There’s a new Japanese restaurant south of the river. Four Degree recently opened in St George’s Wharf and I’ve seen and read good things about it on social media.
I wanted to love it.
But did I?
A “Japanese restaurant with a European twist”, the place comes across as a restaurant cum bar and home to the UK’s first Macallan Whisky lounge. There’s plenty of things that could go right there, for the combination of sushi and whisky is something that makes me rather happy.
I liked the interiors. Walking in, you can tell that there’s a certain vibe the place is trying to exude. It seemed like a spot where you meet with friends to up your pre-game and have dainty dishes before you set off for hedonistic activities. We went on a Saturday night, just before things got busier. The clientele is a mix of “young’uns and good’uns” – some dressed to the nines for a big night out whilst some dressed to impress for a quality evening.
So far, so good.
Chicken kara-age (£9.60) is always good to start with, because really and truly, is there anything as gastronomically satisfying as biting into crunchy fried chicken? Four Degree’s offering was good enough, with the crispy coating heftily seasoned and the meat succulent and well cooked. This was reminiscent of my favourite Chisou‘s kara-age. So a decent start, it was.
Next up were the crispy wonton tacos (£12). I had high hopes for this dish, thinking these would be similar to Sosharu’s temaki. The menu said these deep fried wonton skin came with hand pulled duck leg meat and miso, fish tartar, caviar and avocado salsa.
And fair enough they did. But I thought each taco would be layered with those ingredients, instead of one ingredient per taco.
Frankly, this was quite disappointing and one-dimensional.
Trying to rein our sashimi appetites, we opted for the nozomi (£20). The usual suspects of salmon, tuna and yellow tail were presented beautifully. Both the hamachi and tuna tasted absolutely stunning, with the freshness of the seafood shining through. However, the salmon slices were curiously divided by slivers of lemon. Whilst this was aesthetically pleasing, the middle part of the fish were unfortunately cured in the fruit’s natural juice.
Disappointed with the moriawase, but believing in second chances, I ordered the salmon sashimi a la carte (£12) which was heaps better. I would’ve preferred it if they didn’t roll up two slices with shiso, as I’m quite partial to this leaf’s flavour, but all in all the fish was fresh and flavoursome.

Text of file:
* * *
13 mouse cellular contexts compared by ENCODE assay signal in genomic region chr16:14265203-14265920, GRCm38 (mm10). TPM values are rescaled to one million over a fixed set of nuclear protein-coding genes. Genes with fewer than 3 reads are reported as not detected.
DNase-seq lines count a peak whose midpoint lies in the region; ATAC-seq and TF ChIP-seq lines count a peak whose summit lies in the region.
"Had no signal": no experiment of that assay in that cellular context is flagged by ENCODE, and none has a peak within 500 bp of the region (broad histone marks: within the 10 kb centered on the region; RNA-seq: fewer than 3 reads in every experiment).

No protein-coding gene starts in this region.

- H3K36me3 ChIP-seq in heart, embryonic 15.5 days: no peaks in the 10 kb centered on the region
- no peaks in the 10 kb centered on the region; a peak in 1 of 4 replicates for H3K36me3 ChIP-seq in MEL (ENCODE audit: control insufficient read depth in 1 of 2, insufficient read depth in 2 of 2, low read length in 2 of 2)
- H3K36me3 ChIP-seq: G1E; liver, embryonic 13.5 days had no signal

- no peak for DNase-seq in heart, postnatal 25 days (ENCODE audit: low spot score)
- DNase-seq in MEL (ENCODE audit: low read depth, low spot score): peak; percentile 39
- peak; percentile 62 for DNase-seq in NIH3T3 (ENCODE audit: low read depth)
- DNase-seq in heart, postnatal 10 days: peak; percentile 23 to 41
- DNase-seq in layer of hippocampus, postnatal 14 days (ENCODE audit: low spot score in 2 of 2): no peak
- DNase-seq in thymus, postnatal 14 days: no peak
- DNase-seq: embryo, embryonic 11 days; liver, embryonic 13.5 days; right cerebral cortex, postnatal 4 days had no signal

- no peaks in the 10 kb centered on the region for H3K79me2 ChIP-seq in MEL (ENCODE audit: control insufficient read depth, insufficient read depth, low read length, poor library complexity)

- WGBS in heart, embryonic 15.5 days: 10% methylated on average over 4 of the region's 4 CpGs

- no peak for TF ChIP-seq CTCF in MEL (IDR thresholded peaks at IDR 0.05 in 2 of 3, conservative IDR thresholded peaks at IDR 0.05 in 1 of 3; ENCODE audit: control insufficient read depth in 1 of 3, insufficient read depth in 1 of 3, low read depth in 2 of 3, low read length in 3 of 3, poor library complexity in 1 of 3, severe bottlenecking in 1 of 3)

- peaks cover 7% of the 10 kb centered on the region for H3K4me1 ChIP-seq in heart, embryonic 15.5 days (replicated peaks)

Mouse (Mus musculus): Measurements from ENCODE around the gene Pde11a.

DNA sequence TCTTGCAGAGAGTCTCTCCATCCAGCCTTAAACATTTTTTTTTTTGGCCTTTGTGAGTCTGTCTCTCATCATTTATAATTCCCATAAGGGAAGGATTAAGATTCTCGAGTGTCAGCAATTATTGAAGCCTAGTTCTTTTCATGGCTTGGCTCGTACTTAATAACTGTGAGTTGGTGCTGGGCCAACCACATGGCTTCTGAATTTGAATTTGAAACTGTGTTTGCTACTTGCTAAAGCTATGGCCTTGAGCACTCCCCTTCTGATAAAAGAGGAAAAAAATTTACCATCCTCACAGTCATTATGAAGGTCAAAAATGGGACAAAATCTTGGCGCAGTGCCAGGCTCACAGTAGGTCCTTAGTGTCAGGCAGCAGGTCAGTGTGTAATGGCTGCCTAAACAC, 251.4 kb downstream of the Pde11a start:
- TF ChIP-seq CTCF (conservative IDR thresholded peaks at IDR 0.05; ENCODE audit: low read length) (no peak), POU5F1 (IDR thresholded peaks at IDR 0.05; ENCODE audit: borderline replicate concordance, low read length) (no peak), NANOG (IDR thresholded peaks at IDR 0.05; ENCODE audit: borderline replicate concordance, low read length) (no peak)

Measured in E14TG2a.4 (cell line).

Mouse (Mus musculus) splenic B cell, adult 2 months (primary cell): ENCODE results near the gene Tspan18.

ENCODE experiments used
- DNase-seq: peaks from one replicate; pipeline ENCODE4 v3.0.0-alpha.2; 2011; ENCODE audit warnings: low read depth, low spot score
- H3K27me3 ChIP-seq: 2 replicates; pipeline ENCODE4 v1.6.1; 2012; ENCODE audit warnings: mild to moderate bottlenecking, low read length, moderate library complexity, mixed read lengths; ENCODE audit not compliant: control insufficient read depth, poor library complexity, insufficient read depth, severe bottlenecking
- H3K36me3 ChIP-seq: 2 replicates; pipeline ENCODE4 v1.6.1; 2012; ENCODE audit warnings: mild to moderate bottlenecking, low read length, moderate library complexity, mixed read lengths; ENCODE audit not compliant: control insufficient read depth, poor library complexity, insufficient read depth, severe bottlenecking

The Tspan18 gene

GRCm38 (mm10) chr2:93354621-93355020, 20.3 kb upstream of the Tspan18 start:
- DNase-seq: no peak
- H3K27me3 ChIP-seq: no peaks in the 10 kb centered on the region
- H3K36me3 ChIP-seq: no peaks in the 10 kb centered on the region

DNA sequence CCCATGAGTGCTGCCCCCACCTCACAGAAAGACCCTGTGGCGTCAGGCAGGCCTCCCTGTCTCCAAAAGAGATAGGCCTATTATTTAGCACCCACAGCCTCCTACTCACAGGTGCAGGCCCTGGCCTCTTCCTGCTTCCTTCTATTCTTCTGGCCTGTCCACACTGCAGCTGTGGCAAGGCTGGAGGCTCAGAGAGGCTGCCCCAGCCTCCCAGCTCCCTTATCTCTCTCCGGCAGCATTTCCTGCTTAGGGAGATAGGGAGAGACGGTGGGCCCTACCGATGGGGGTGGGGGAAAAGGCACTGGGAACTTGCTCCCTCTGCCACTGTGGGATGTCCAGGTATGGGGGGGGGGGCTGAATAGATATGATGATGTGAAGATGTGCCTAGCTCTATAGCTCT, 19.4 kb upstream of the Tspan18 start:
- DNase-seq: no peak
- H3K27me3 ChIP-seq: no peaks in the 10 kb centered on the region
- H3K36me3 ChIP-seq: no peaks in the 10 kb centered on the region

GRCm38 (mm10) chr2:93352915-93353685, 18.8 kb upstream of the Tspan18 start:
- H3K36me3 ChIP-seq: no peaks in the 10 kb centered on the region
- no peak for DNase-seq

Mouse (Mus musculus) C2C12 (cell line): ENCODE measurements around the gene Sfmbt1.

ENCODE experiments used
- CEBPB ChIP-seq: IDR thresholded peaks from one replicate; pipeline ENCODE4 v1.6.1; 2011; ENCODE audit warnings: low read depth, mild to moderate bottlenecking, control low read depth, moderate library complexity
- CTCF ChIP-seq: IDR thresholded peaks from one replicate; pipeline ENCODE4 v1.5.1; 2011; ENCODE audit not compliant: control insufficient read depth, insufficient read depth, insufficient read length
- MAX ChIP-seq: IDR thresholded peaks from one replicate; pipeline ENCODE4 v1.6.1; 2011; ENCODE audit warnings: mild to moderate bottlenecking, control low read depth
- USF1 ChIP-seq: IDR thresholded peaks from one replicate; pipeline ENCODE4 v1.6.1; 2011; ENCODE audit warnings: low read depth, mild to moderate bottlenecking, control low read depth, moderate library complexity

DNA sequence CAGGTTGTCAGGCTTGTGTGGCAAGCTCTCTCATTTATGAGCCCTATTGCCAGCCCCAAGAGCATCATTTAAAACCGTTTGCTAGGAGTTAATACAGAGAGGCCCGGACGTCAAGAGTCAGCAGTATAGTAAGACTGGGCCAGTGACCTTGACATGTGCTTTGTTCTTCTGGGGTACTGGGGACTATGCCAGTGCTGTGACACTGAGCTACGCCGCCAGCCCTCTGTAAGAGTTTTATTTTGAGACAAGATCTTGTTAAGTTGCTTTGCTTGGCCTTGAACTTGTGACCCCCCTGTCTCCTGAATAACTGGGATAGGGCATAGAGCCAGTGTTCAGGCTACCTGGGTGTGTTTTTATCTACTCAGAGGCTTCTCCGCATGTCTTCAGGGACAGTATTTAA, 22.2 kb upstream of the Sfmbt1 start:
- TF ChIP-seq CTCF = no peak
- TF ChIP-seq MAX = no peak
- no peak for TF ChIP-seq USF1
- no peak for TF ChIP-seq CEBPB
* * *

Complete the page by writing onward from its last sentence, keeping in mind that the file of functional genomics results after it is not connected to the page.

I originally wanted to order the king crab with caviar and avocado roll, however they didn’t have it so I asked for the “spicy tuna and salmon roll” instead. Curiously, the server said we had to choose whether we wanted spicy tuna or spicy salmon as the menu was not quite accurate. It was either or – you don’t get two types in one roll. Boohoo.
So we went for the soft shell crab roll instead (£12). It was just okay. I was, perhaps, a bit too bummed about the grammatical/misleading error on the menu to care much about this one.
The black cod miso (£33.60) was rather substantial. I liked that the fish was meaty and big enough to soak in the miso marinade because it was slightly on the sweeter side. Personally, I think a bit of charring could’ve given this dish a more robust taste, but it was still delicious and the fish was nicely cooked.
My shining star of the night was the baby spare ribs (£12.60). Caramelised in a thick, sweet sauce, the meat was absolutely fall-off-the-bone tender. It had the right amount of fat and a wonderful kick from hansho peppers and chilli. I happily devoured this with hot steamed rice. It was comfort food, and a wonderful welcome amidst all the other dishes we’ve had.
I was ready to roll, but I thought I might as well try one of the desserts. I went for the banana miso (£9). Served in a chawanmushi pot, it’s essentially bananas layered with caramel miso sauce, and banana ice cream topped with black crumble. I actually liked it. Possibly one of the simpler desserts on the menu, but pretty straightforward and a good portion.
Verdict for Four Degree
I really wanted to love it. I had high hopes, but left slightly underwhelmed. I can’t fault the service, but admittedly there were things on the menu that could’ve been explained better (ie the tacos and the ‘and’ vs ‘or’ issues). I thought the sashimi faux pas was forgivable on the basis of them hopefully not mixing citrus in the fish slabs in the future – as the fish was fresh anyway.
The bill came up to £170 for two (with a glass of wine each). I can’t help but compare it to what I usually pay at my trusty Chisou in Mayfair (almost half!) for about the same amount of food.
Four Degree could be better, but til then, the hunt for good Japanese this side of the river continues.
2C St George Wharf, London SW8
Ave spend pp: £80